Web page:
Kirk Varnadoe

October 21, 2021- Ankara Lecture American Embassy

As the late Kirk Varnadoe implied at the last Mellon lecture he delivered at the National Gallery of Art, “ it is through an act of faith in the importance of our own experiences and perceptions that we create art.” – Spring/2003

I would like to spend some time speaking to you about Oleg Grabar, a scholar of Islamic Art who wrote an important book called The Mediation of Ornament, based on the lecture series he also gave at the National Gallery of Art , and had a profound influence on the development of my own work. I felt I had found a scholar whose work I found very compelling. 

From the Mediation of Ornament Grabar writes “ when Chinese writers talk about writing, their imagery does not dwell on proportions or purity of line, but on life forces, on the storage of energy. It is as though the making and the viewing serve to release the living and active forces of nature.”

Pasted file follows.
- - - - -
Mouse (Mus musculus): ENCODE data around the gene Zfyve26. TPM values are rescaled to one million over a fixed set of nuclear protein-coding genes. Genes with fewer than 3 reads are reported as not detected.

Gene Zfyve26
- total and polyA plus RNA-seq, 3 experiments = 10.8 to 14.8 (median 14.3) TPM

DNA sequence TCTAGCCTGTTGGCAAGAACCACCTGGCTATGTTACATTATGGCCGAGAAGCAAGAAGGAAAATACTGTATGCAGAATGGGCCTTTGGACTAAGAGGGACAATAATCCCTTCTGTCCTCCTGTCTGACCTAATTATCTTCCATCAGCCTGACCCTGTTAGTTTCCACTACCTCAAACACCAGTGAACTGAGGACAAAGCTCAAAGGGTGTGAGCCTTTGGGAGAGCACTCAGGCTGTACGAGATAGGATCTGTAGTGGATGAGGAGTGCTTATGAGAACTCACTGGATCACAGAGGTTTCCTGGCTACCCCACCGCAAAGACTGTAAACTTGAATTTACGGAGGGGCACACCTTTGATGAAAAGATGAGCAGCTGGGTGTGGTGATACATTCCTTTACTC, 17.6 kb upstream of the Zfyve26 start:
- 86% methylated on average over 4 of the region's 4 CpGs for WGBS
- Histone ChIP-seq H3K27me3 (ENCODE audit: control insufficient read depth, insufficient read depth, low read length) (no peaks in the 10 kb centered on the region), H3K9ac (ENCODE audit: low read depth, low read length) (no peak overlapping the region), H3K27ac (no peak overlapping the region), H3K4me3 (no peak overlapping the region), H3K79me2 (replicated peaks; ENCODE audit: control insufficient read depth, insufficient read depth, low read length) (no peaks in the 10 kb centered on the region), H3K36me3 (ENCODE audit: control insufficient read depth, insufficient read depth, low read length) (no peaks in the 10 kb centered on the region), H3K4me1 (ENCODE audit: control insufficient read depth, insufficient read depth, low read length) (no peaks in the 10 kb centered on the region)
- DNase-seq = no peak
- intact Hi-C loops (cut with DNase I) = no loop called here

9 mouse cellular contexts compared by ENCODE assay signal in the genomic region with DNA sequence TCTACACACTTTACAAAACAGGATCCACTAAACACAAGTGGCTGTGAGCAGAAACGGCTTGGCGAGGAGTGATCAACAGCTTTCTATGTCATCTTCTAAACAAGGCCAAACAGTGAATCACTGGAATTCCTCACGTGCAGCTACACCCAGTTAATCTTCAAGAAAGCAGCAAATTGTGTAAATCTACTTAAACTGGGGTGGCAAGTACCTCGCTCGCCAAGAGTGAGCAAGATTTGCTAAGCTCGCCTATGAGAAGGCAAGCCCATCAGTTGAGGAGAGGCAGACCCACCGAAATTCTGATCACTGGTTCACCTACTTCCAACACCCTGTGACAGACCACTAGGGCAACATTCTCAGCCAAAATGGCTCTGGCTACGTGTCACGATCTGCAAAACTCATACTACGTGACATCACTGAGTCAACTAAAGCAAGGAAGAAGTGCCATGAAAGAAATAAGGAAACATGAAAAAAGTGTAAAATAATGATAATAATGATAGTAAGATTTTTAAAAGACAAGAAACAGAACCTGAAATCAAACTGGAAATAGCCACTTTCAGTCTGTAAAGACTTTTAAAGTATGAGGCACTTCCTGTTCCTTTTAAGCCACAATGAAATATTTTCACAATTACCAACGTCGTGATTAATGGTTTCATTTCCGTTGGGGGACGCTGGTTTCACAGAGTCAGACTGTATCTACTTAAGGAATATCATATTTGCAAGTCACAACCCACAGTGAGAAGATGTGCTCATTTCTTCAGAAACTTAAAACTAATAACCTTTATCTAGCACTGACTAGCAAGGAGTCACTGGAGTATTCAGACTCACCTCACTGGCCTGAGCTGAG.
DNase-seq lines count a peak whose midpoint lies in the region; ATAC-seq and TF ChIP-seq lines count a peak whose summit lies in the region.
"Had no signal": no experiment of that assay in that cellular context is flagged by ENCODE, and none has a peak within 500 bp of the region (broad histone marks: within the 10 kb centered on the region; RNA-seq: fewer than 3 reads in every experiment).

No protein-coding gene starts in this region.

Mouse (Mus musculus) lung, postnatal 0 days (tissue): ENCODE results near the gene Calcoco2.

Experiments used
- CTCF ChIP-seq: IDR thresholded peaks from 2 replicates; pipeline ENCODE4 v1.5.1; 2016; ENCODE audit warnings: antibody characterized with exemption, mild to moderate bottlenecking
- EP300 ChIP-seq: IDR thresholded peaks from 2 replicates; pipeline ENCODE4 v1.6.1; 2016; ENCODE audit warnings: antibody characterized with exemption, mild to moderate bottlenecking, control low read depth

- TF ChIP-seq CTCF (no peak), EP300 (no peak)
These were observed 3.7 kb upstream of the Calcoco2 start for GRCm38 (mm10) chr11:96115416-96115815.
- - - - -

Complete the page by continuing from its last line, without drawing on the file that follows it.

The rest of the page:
If you look closely at the image on the left, Hazine, a 15th century Iranian Manuscript and the image on the right, Broadway  Boogie Woogy,  by the Dutch artist, Mondrian. Grabar states that he juxtaposes these two images as a way to support his belief that there are universal approaches to visual behavior based on universal values.

A quote from the Southern literary writer, William Faulkner states, “ the aim of every artist is to arrest motion, which is life, by artificial means and hold it fixed so that a hundred years later, when a stranger looks at it, it moves again, since it is life”. 

So here you have a manuscript over 500 years old and a modern painting from over 70 years ago, and they both have this uncanny relationship to the act of seeing, the encounter with works of art. What I find particularly interesting about these two works of art is how the image extends to the edges that evokes a feeling of the infinite, of consciousness expanding, while also feeling contained. Viewing these paintings can go beyond time and cultural context, and beyond politics and ideology. For me, that’s the power of these works.